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Strategies for Improved dCO2 Removal in Large-Scale Fed-Batch Cultures

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Abstract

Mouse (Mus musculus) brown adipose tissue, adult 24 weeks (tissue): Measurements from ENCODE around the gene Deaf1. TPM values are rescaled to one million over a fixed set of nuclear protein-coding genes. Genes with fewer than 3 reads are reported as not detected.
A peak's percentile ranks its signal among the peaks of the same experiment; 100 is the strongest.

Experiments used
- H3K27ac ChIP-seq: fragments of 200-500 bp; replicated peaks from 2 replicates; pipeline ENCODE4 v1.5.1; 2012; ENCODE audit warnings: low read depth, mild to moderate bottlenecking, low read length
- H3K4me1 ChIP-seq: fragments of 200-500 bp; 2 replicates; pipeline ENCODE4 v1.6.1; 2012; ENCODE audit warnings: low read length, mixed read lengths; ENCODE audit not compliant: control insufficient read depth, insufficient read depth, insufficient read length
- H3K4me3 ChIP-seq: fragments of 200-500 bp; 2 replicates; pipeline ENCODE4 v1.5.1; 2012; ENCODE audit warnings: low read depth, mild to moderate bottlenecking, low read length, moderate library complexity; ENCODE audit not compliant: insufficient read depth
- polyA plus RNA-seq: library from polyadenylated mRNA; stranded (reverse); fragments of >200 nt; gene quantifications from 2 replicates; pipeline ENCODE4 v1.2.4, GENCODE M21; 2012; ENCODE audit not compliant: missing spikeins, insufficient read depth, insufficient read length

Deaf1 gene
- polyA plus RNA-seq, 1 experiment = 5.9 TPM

Carbon dioxide buildup in large-scale reactors can be detrimental to cell growth and productivity. In case of protein X, a therapeutic glycoprotein, when cultures were scaled up from bench scale to the pilot plant, there was a 40% loss of specific productivity. The dissolved CO2 (dCO2) level was 179 ± 9 mmHg at the pilot plant scale and 68 ± 13 mmHg at bench scale. The authors proposed a comprehensive approach to maintain dCO2 levels between 40 and 120 mmHg throughout the 14-day fed-batch process. A cell-free experiment was used to investigate the impact of the following parameters on dCO2 removal: (1) sparge rate, (2) agitator speed, (3) bubble size, (4) bicarbonate concentration, (5) impeller position, and (6) aeration rate at the headspace of bioreactor. dCO2 was measured using a fiber optic based probe. dCO2 removal rate was a strong function of sparge rate and a weak function of agitator speed. Bubble size was modulated by the presence or absence of a sparge stone (10 μm pore size, 1 cm pipe i.d.). Open pipe provided 3- to 4-fold better dCO2 removal for the same mass transfer coefficient ( kLa) value. A mathematical model and a bench-scale experiment indicated that the benefit of a lower level of sodium bicarbonate in the culture medium was transient for batch and fed-batch cultures. Thus, this strategy was not used at pilot scale. Decreasing top impeller position improved kLa of dCO2 by 2-fold. Changing headspace aeration rate from 0.02 to 0.04 vvm had no impact on dCO2 removal. Two pilot runs were conducted using (A) open pipe and (B) antifoam in the presence of sparge stone, both in conjunction with lower impeller position. The presence of antifoam may interfere in product purification; however, demonstration of antifoam removal can be difficult. Open pipe allowed an alternative to using antifoam, as foam level with open pipe was significantly less. Both strategies successfully reduced dCO2 level by 2.5-fold (179 ± 9 vs 72 ± 9 mmHg). Titer at day 10 of culture improved by 1.5-fold. Specific productivity improved by 41%. Historically, cultures were harvested around day 9–11 because of the high amount of foam; both strategies allowed the cultures to be extended up to day 14, resulting in 2-fold higher titer compared to that of the historical control without compromising protein quality.

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